En algunos puntos, los pasos del viajero eran inusualmente largos, como si estuvieran pisando o saltando un obstáculo. "Podrían ser charcos", dice Reynolds. "Podría ser caca de mamut húmeda".

El niño, sin embargo, fue llevado de una sola manera. Durante el viaje hacia el norte, las huellas del pie izquierdo son un poco más grandes, lo que puede ser el resultado de llevar al niño pequeño en una cadera. Entre las pistas en dirección norte, también hay casos en los que los dedos del pie del caminante se deslizan sobre la superficie fangosa, el pie se arrastra para crear una impresión en forma de plátano. Sin embargo, en el regreso hacia el sur, esta diferencia de tamaño en las huellas no es evidente y el deslizamiento es mucho menos frecuente, lo que sugiere que el caminante no estaba estorbado.

Los investigadores habían sugerido anteriormente que las diferencias en las huellas del pie derecho y del zurdo podrían ser evidencia de que se lleva una carga, pero a menudo se especulaba. El nuevo estudio ofrece un poco más de evidencia: "En este caso particular, ves que las huellas de un niño aparecen repentinamente a la mitad", dice Hatala.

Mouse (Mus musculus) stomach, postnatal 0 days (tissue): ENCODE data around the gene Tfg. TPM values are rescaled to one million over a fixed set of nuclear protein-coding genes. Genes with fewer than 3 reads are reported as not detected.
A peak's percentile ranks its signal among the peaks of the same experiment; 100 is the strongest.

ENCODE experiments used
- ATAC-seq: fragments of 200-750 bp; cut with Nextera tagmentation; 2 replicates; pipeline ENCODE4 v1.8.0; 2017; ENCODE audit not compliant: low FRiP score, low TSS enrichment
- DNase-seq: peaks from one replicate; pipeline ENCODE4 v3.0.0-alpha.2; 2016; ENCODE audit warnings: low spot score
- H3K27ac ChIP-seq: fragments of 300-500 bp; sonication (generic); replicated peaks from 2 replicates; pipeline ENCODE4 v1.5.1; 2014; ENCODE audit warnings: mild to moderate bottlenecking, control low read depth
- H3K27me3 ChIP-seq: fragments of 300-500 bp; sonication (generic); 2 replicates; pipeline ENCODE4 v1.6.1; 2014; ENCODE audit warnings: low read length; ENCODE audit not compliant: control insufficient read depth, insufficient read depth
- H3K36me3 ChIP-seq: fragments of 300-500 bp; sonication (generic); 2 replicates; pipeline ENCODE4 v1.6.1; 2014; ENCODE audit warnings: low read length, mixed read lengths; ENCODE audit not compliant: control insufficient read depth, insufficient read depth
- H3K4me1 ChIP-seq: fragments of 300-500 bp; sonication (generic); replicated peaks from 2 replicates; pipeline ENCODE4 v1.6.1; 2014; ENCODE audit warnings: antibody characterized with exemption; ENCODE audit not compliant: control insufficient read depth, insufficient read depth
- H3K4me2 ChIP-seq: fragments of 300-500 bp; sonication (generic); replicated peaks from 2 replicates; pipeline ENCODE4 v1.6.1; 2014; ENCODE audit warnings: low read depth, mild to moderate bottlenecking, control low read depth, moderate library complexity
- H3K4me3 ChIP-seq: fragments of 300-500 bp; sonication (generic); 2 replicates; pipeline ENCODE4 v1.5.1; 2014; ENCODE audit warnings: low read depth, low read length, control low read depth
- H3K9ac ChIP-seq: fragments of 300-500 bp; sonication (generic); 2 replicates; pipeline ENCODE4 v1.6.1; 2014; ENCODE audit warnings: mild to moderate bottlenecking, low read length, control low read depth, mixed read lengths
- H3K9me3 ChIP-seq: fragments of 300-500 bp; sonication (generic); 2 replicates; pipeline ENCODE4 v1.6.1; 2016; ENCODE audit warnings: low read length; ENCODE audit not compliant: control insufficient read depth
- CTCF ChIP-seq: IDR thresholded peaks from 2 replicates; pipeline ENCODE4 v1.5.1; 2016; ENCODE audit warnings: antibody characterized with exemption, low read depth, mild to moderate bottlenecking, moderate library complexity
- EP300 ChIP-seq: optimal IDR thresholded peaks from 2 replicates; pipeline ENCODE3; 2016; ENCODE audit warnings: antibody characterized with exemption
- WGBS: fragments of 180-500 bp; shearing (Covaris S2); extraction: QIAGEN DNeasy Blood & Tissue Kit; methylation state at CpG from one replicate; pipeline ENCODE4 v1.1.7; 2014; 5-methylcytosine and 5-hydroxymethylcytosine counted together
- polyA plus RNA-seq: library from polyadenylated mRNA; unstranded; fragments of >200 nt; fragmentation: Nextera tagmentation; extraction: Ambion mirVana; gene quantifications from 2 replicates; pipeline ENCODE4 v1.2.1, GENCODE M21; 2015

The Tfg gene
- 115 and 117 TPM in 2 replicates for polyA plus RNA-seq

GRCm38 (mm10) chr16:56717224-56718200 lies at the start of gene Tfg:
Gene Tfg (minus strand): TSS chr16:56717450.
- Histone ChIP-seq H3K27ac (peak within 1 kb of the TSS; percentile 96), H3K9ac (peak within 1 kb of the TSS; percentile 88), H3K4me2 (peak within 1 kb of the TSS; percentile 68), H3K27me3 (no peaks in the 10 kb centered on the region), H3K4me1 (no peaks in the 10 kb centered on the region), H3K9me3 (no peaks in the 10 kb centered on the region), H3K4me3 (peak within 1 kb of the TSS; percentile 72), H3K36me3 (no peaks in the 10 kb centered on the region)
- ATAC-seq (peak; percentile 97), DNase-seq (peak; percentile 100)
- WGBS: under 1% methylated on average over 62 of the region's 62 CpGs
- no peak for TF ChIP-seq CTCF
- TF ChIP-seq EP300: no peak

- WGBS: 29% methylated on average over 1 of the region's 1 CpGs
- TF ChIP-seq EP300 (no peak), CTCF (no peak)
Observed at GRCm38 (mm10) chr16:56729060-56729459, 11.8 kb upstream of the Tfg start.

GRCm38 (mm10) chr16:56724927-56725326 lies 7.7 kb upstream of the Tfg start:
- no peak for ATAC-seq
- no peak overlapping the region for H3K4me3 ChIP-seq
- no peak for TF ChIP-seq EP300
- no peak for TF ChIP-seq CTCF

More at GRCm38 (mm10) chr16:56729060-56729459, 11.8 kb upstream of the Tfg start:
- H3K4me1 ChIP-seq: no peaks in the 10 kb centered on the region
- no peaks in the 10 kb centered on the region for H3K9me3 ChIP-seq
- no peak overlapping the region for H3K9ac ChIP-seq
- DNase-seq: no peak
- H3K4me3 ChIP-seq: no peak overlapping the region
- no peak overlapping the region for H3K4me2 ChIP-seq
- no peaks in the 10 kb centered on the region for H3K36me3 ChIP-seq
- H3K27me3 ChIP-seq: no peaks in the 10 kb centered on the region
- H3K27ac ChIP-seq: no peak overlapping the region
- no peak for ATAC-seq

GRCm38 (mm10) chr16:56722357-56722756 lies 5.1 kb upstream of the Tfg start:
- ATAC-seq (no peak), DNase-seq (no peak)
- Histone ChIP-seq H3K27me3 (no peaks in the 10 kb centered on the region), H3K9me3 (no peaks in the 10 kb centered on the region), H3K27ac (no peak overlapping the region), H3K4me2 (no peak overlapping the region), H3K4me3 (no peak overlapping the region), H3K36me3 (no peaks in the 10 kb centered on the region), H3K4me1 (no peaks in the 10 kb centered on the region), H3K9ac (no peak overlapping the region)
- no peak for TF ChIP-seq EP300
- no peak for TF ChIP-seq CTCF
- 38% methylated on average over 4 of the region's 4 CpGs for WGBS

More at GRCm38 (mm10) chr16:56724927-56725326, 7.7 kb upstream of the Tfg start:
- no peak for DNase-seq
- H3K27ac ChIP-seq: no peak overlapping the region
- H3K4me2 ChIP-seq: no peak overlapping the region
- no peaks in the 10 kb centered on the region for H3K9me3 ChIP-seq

Las huellas de animales ayudaron al equipo a estimar cuándo el aventurero atravesó la tierra. Después del viaje hacia el norte, el mamut y el perezoso gigante cruzaron el sendero fresco, mientras que las huellas del humano hacia el sur cortaban las de los animales. Esta superposición muestra que todas las impresiones se colocaron unas pocas horas antes de que el barro se secara por completo. La presencia de estas criaturas ahora extintas junto a los humanos sugiere que la antigua aventura tuvo lugar hace al menos 10.000 años.


El quid continental

La investigación en Arabia Saudita es parte de un esfuerzo de más de una década dirigido por Petraglia para desenterrar la historia de los homínidos en la Península Arábiga y comprender mejor los primeros pasos de nuestra especie fuera de África.